Natalie MacMaster:
fiddler, producer, wife & chef

Natalie MacMaster has a lot of great new things going on in her life. She has a new album out with her famous uncle, Buddy MacMaster, and she is a producer of a new online radio show called Cape Breton Live, which is already a huge success.

The new CD, Natalie & Buddy MacMaster, Traditional Music from Cape Breton Island, was recorded last February and March. "I practice with recordings of Buddy, a lot. He's very easy to play with, so I really wanted to record with him," she said. The recording was originally just going to be for her family, but she and Buddy liked it so much that they decided to make it commercial. "It's very much Buddy because they're all his tunes," she said, when asked to describe the album. The CD was recorded with everyone in one room and includes her aunt, Betty Lou Beaton (Buddy's sister), on piano and Dave MacIsaac on guitar.

Another solo album is in its beginning stages as well. "I'm making plans for it, but it will be a couple years, probably, because it will be another traditional album, and that's what the CD with Buddy is," she said.

When asked how Cape Breton Live came about, she explained that she and her husband, Donnell Leahy, came up with the idea when she was taping a show for Mountain Stage and he was listening, and they both thought, "There's nothing like that in Cape Breton." They decided there should be a show to spread the music. "Right now, each show is an hour long. A lot of the performances are actually longer than that, so we'll have material for later shows," she said, "Eventually, we want to make it more formatted." She went on happily to say that there were over 4,000 listeners for the first show! All of the shows are recorded at natural functions on the island, including ceilidhs, house parties and square dances. They give listeners a good dose of the traditions of Cape Breton.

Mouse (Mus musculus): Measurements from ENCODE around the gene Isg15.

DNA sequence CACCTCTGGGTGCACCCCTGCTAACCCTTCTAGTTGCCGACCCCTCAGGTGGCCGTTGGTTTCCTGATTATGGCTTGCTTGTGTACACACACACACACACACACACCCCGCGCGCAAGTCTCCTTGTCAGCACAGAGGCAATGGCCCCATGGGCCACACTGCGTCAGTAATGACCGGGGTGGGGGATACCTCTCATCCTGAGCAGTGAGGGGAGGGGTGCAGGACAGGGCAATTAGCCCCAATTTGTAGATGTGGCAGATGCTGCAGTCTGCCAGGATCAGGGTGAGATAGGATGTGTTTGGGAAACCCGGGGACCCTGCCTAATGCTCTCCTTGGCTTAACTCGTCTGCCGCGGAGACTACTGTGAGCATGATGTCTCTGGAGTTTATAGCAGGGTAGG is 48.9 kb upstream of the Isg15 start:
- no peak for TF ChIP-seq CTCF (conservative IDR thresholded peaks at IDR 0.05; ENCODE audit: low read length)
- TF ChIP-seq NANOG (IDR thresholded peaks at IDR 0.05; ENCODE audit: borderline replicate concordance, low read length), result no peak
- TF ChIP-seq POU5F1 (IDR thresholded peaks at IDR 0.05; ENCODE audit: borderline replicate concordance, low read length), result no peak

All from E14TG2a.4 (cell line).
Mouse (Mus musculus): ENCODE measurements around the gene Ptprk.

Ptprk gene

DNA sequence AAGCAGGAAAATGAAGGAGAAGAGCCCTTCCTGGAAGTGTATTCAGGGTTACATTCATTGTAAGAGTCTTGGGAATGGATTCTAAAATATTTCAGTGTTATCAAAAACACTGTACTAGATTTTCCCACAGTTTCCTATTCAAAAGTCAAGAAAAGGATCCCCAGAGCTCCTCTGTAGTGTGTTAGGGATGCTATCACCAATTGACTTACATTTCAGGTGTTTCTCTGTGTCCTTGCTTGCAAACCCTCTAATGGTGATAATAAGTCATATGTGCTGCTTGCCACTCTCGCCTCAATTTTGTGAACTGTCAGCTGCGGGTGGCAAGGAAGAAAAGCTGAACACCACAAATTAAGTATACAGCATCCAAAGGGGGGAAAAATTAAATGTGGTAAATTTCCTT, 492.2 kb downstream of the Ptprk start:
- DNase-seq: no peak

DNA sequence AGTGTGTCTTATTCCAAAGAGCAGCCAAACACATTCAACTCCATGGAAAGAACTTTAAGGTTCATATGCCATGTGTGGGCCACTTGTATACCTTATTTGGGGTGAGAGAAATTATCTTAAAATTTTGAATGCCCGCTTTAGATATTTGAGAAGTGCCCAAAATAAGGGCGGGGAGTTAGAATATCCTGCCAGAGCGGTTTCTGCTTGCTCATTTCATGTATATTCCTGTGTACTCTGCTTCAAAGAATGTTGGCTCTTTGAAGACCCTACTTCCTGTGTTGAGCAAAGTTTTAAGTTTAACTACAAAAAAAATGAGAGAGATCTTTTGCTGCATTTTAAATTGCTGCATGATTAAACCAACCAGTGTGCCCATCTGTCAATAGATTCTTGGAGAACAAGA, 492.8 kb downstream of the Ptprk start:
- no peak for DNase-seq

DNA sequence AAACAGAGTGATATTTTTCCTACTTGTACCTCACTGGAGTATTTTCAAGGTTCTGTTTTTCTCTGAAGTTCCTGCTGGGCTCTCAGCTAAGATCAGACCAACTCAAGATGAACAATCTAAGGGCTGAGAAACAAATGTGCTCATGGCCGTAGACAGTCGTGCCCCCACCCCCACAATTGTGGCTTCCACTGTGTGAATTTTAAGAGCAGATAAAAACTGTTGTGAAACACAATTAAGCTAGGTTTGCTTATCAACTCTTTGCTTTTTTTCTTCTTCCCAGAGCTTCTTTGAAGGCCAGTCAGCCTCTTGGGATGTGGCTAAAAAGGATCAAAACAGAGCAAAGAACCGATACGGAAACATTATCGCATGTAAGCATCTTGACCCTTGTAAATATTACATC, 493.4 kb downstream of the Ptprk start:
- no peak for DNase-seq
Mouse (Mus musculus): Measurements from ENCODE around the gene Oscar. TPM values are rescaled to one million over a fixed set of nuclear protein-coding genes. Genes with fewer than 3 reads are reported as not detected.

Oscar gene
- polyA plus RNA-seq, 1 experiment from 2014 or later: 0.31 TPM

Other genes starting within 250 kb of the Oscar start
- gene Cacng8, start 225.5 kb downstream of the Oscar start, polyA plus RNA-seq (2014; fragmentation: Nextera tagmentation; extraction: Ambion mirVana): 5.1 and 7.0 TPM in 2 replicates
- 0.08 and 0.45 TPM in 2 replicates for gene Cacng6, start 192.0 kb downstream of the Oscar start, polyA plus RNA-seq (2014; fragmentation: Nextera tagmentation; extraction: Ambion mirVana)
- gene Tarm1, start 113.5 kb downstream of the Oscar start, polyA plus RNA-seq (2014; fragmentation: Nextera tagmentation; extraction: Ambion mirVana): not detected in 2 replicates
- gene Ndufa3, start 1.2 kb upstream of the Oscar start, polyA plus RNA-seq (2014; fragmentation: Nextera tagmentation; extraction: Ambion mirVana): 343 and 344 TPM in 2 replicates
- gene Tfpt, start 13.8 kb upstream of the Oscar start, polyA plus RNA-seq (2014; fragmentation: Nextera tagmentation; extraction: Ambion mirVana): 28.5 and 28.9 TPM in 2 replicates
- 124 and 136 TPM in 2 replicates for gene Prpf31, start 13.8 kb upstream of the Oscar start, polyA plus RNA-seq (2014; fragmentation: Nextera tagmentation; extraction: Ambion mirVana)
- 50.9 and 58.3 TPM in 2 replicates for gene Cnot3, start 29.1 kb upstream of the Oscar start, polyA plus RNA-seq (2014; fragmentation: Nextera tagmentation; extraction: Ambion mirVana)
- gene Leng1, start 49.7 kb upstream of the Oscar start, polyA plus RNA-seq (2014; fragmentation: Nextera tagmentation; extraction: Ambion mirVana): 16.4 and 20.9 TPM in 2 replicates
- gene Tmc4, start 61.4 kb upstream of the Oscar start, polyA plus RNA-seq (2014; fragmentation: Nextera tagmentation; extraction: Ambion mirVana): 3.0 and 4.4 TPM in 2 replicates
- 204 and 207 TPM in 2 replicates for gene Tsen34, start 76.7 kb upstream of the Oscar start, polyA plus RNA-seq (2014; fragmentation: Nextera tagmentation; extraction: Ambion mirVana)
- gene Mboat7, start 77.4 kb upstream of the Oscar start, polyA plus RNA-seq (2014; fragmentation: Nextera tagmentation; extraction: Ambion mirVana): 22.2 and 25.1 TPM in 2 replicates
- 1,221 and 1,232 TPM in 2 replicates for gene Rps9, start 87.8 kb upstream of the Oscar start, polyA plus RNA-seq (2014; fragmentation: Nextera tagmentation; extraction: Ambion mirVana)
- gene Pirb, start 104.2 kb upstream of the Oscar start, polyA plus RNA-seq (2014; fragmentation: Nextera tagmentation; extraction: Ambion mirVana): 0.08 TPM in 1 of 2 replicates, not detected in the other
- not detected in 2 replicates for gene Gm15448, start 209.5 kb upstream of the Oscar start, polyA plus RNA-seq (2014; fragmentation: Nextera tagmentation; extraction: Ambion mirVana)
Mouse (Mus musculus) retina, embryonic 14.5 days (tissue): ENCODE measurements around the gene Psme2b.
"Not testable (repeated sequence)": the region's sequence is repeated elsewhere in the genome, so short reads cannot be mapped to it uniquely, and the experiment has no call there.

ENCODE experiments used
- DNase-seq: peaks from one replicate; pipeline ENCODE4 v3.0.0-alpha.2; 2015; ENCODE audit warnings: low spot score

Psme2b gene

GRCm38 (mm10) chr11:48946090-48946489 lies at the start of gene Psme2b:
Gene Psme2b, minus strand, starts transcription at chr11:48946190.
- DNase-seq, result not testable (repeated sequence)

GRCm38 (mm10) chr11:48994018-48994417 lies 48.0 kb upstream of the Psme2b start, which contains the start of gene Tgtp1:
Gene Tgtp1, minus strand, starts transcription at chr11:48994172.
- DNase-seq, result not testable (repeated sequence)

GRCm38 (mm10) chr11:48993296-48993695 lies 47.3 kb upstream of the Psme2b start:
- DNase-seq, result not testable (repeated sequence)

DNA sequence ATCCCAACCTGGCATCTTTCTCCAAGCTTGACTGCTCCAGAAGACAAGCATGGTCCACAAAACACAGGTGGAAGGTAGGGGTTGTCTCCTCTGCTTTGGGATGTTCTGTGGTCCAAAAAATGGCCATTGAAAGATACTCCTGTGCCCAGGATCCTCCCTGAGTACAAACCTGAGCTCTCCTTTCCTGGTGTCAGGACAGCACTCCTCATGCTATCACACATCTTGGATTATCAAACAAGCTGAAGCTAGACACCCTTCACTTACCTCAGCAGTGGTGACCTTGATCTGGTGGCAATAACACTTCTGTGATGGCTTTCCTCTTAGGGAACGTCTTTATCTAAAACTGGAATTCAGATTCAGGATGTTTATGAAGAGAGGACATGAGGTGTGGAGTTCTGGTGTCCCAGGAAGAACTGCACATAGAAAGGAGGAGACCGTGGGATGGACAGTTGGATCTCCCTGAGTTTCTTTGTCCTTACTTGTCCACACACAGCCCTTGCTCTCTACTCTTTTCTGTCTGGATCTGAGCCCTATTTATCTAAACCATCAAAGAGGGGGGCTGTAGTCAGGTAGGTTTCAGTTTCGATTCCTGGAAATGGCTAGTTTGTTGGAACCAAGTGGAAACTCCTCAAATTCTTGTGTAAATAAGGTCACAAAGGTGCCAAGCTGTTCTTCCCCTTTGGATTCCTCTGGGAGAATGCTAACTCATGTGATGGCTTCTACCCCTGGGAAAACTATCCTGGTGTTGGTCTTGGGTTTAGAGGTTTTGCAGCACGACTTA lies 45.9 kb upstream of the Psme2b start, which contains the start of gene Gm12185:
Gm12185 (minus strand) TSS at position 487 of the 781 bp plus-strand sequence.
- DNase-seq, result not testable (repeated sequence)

Natalie's family life is changing, as well. Married in 2002, she and Donnell are now expecting their first child. "I'm going to continue to perform, but I'll tailor it as I need to," she said, "I need to figure out what kind of mother I'll be and what kind of personality the baby will have." She's very excited and says she wants more children eventually, as well, but hopes to continue her growing career.

"I like the familiarity of the tunes I play with the band," she said when asked how they maintain their energy after playing the same music night after night. She likes to recognize tunes and she says the audience does, as well. Perhaps this is why she has been so successful. "I've had a lot of great things happen in my career. One major highlight was playing for the Peter Jennings memorial. It was an honor to be a part of it and to play with such great musicians, like Yo-Yo Ma and Allison Kraus," she said. She went on to say that she has had many successes, including an honorary doctorate, several Juno awards, a Grammy nomination and also having her records hit gold, but the most meaningful point in her career was the acknowledgement from a man who almost took his life, but didn't because he enjoyed her music so much -- that it changed him. "His story can be found in Chicken Soup for the Canadian Soul," she said with a smile.

Even with all her successes, Natalie has managed to stay very grounded. "I don't really think about it," she said, "I just had a very traditional Catholic upbringing and got good morals from my parents." When she's on the road, she misses her husband, her home and her family the most, and when asked what she likes to do, besides music, she responded, "Cook. I love to cook for other people."

by Kaitlin Hahn
26 November 2005